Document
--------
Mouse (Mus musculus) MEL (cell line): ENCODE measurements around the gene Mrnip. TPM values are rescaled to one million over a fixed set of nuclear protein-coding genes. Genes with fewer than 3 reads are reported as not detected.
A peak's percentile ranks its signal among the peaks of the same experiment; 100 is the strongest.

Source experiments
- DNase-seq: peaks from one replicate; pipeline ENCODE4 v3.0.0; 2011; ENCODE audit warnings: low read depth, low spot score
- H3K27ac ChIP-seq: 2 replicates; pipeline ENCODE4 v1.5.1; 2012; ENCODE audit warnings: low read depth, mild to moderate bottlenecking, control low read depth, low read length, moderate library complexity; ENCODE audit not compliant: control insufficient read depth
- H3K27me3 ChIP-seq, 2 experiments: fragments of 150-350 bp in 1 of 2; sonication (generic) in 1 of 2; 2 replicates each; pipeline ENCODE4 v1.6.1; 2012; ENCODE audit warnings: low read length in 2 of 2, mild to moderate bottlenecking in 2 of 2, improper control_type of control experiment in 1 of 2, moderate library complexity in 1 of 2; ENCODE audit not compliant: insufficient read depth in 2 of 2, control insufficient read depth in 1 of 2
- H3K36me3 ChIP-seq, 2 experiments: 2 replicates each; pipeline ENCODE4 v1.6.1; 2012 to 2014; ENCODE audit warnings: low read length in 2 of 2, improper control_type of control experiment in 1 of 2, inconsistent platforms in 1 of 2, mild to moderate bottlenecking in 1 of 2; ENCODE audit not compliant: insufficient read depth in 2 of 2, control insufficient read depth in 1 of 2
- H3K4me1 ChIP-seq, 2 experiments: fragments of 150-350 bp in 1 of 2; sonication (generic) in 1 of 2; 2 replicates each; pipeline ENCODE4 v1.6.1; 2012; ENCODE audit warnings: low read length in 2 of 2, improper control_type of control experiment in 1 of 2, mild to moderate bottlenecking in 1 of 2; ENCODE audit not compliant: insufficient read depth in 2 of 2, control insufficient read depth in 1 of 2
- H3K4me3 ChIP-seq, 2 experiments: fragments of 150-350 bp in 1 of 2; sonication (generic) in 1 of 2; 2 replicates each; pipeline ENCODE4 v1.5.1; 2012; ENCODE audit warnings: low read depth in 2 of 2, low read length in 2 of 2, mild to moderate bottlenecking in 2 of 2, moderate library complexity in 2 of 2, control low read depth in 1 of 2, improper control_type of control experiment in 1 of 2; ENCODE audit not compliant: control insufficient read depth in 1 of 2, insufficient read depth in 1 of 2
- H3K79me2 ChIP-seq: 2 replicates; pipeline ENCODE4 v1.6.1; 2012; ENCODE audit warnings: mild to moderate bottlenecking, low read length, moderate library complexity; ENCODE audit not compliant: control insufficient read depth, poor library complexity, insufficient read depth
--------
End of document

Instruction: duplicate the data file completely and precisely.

Mouse (Mus musculus) MEL (cell line): ENCODE measurements around the gene Mrnip. TPM values are rescaled to one million over a fixed set of nuclear protein-coding genes. Genes with fewer than 3 reads are reported as not detected.
A peak's percentile ranks its signal among the peaks of the same experiment; 100 is the strongest.

Source experiments
- DNase-seq: peaks from one replicate; pipeline ENCODE4 v3.0.0; 2011; ENCODE audit warnings: low read depth, low spot score
- H3K27ac ChIP-seq: 2 replicates; pipeline ENCODE4 v1.5.1; 2012; ENCODE audit warnings: low read depth, mild to moderate bottlenecking, control low read depth, low read length, moderate library complexity; ENCODE audit not compliant: control insufficient read depth
- H3K27me3 ChIP-seq, 2 experiments: fragments of 150-350 bp in 1 of 2; sonication (generic) in 1 of 2; 2 replicates each; pipeline ENCODE4 v1.6.1; 2012; ENCODE audit warnings: low read length in 2 of 2, mild to moderate bottlenecking in 2 of 2, improper control_type of control experiment in 1 of 2, moderate library complexity in 1 of 2; ENCODE audit not compliant: insufficient read depth in 2 of 2, control insufficient read depth in 1 of 2
- H3K36me3 ChIP-seq, 2 experiments: 2 replicates each; pipeline ENCODE4 v1.6.1; 2012 to 2014; ENCODE audit warnings: low read length in 2 of 2, improper control_type of control experiment in 1 of 2, inconsistent platforms in 1 of 2, mild to moderate bottlenecking in 1 of 2; ENCODE audit not compliant: insufficient read depth in 2 of 2, control insufficient read depth in 1 of 2
- H3K4me1 ChIP-seq, 2 experiments: fragments of 150-350 bp in 1 of 2; sonication (generic) in 1 of 2; 2 replicates each; pipeline ENCODE4 v1.6.1; 2012; ENCODE audit warnings: low read length in 2 of 2, improper control_type of control experiment in 1 of 2, mild to moderate bottlenecking in 1 of 2; ENCODE audit not compliant: insufficient read depth in 2 of 2, control insufficient read depth in 1 of 2
- H3K4me3 ChIP-seq, 2 experiments: fragments of 150-350 bp in 1 of 2; sonication (generic) in 1 of 2; 2 replicates each; pipeline ENCODE4 v1.5.1; 2012; ENCODE audit warnings: low read depth in 2 of 2, low read length in 2 of 2, mild to moderate bottlenecking in 2 of 2, moderate library complexity in 2 of 2, control low read depth in 1 of 2, improper control_type of control experiment in 1 of 2; ENCODE audit not compliant: control insufficient read depth in 1 of 2, insufficient read depth in 1 of 2
- H3K79me2 ChIP-seq: 2 replicates; pipeline ENCODE4 v1.6.1; 2012; ENCODE audit warnings: mild to moderate bottlenecking, low read length, moderate library complexity; ENCODE audit not compliant: control insufficient read depth, poor library complexity, insufficient read depth